Sono Motors unveiled this week the final production design of the Sion EV, a solar-powered electric vehicle that has been in the works since the Munich-based startup launched in 2016.
It’s been a long and bumpy road for Sono Motors, a journey that has involved a number of crowdfunding campaigns, a near bankruptcy, and a debut on the Nasdaq stock exchange as a publicly traded company.
The solar fruits of that rather tumultuous labor were showcased at the vibrant “Celebrate the Sun” Community event. The solar-powered Sion EV took center stage. However, another product, the Solar Bus Kit, a series of solar panels designed to be retrofitted to 12-metre public buses, suggests the company has more ambitious plans than a single passenger car.
The question, of course, is whether Sono Motors can manufacture and sell the EV on a large scale? And how?
Sono aims to start shipping the Sion to customers in Germany, Austria and Switzerland in the second half of 2023. The company did not advise on how many Sions would be delivered next year. The only statistic it has shared is that it expects to make 43,000 Sions per year with a production capacity of 257,000 over seven years, according to a company spokesperson.
But even the most well-funded EV startups have struggled to get into production lately. Sono has faced a series of challenges since its IPO in November last year, from a stock price plummeting to switching manufacturing partners, and the path forward to manufacturing and supply is likely to remain bumpy given the current uncertainty in the market and supply chain.
Let’s see what this company is up to:
The final production design of the Sion
The Sion is a compact, family-friendly five-door hatchback that retails for €25,126 (~$25,628 on today’s conversion). The outer shell will consist of 456 integrated solar half-cells that will collect power from the sun and enable self-sufficiency on shorter journeys. Of course, the vehicle will still use a traditional charger to refuel, but the steady trickle of solar power should be enough to power most urban commutes, the company says.
The car’s 54 kWh lithium iron phosphate battery has a range of approximately 190 miles. Sono expects the energy generated by the solar cells to extend that energy by an average of 70 miles and up to 152 miles each week. In addition, the Sion is built with bi-directional charging technology, allowing commuters to use the energy stored in the battery (~11 kW) to power homes or other electronic devices.
Other improvements to the exterior and interior of the final design include a sleeker, cleaner-looking car, Sono said.
The exterior features new headlights, including a new daylight strip, taillights, a reversing camera, a sideline design at the bottom and a redesigned charging cover at the front. There are also new door handles, photos of which bear the words “made to be shared” — a nod to Sono’s hopes to get this car into the fleet.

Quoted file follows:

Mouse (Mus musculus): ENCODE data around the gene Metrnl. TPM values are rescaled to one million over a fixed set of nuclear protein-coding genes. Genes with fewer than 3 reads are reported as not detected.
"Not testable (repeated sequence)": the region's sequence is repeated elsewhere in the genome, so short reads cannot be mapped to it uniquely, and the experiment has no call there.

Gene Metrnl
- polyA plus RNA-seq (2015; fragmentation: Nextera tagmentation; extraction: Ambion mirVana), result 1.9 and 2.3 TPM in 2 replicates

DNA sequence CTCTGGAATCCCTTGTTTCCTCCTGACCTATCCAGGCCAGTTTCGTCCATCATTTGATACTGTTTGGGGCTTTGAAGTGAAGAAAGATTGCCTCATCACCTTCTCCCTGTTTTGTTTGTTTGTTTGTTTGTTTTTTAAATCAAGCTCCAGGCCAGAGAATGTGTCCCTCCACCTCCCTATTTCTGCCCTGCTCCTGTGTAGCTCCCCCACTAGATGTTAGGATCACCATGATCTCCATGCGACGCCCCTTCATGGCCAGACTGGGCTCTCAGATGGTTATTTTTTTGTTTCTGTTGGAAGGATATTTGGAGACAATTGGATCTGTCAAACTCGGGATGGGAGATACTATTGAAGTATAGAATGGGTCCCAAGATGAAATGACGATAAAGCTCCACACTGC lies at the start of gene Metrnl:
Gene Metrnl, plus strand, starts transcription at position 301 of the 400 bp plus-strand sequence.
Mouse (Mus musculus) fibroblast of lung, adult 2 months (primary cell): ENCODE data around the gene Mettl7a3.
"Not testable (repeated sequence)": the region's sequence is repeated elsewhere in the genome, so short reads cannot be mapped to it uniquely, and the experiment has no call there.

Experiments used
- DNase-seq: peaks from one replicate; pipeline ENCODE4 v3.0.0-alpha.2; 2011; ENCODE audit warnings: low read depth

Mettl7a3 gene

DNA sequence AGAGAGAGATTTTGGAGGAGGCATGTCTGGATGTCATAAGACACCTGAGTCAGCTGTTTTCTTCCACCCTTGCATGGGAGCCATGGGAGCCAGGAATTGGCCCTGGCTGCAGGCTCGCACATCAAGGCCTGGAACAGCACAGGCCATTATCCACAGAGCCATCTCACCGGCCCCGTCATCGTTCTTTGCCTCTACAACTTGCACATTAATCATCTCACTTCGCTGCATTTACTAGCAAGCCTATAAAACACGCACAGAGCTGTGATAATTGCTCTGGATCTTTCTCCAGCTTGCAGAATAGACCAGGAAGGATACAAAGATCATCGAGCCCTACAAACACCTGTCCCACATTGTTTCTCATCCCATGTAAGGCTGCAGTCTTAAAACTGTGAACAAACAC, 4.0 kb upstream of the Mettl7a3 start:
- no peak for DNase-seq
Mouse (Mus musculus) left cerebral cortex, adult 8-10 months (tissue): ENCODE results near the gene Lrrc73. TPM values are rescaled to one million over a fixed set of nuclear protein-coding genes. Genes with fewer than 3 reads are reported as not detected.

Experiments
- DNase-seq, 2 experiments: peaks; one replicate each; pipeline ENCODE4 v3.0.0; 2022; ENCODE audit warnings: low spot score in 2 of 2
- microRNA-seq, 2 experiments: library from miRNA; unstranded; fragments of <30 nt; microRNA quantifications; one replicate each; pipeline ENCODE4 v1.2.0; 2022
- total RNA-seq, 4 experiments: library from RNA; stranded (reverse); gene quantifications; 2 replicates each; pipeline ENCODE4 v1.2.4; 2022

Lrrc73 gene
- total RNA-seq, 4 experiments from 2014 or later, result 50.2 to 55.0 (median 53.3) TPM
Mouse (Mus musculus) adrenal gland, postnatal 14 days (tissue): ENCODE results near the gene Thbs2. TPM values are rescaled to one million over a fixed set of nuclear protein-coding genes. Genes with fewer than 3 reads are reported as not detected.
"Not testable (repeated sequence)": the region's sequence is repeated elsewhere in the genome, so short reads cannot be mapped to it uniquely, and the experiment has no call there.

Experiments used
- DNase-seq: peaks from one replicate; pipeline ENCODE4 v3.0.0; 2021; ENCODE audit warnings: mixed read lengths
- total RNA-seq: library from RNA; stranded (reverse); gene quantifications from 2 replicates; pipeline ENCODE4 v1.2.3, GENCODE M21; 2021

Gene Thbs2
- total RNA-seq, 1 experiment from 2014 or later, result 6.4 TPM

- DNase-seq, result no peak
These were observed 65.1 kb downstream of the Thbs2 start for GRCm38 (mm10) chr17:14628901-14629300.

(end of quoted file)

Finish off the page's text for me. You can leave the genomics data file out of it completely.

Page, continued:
At CES 2021, Sono said it would license its solar panel technology to other companies as an additional source of revenue, and this new bus kit is part of that move to diversify the company.
Since its IPO, Sono says it has ongoing letters of intent, pilots and prototypes for 19 companies that implement the company’s solar technology on a variety of vehicle architectures, such as buses, trailers, trucks and electric transporters. For example, Sono recently tested a solar bus trailer in Munich to provide backup power for public transport. Sono has also partnered with the Reefer Group, a refrigerated trailer manufacturer, to build a solar trailer for testing.
The company said its B2B solar business is already generating revenue, more details of which will be shared during the company’s earnings call in September. Sono’s stock has plummeted since its debut, losing nearly 93% of its value, so the company will definitely have to earn a new source of income as it goes back into production next year.
Why Sono Stocks Have Been a Hit
When Sono Group, the parent company of Sono Motors, started trading, it opened at $20.06 after the IPO was initially priced at $15. The shares peaked at $38.74 before the market closed on day one. At the time of writing, Sono Group is trading for $2.64, a slide that continues even after the company unveiled the production version of the Sion.
It seems the buzz around EV startups has started to hiss.
In May, Sono closed the previously announced underwritten follow-up offering of 10 million shares of common stock, with an additional 1.5 million shares available to the underwriters — including Cantor Fitzgerald and B. Riley Securities — at an even bigger discount.
Sono said it made $40 million in gross proceeds from this offering, which it has used to fund the start of production on its Sion, but investors are likely to view the offering as one that devalues stocks to an even greater degree. .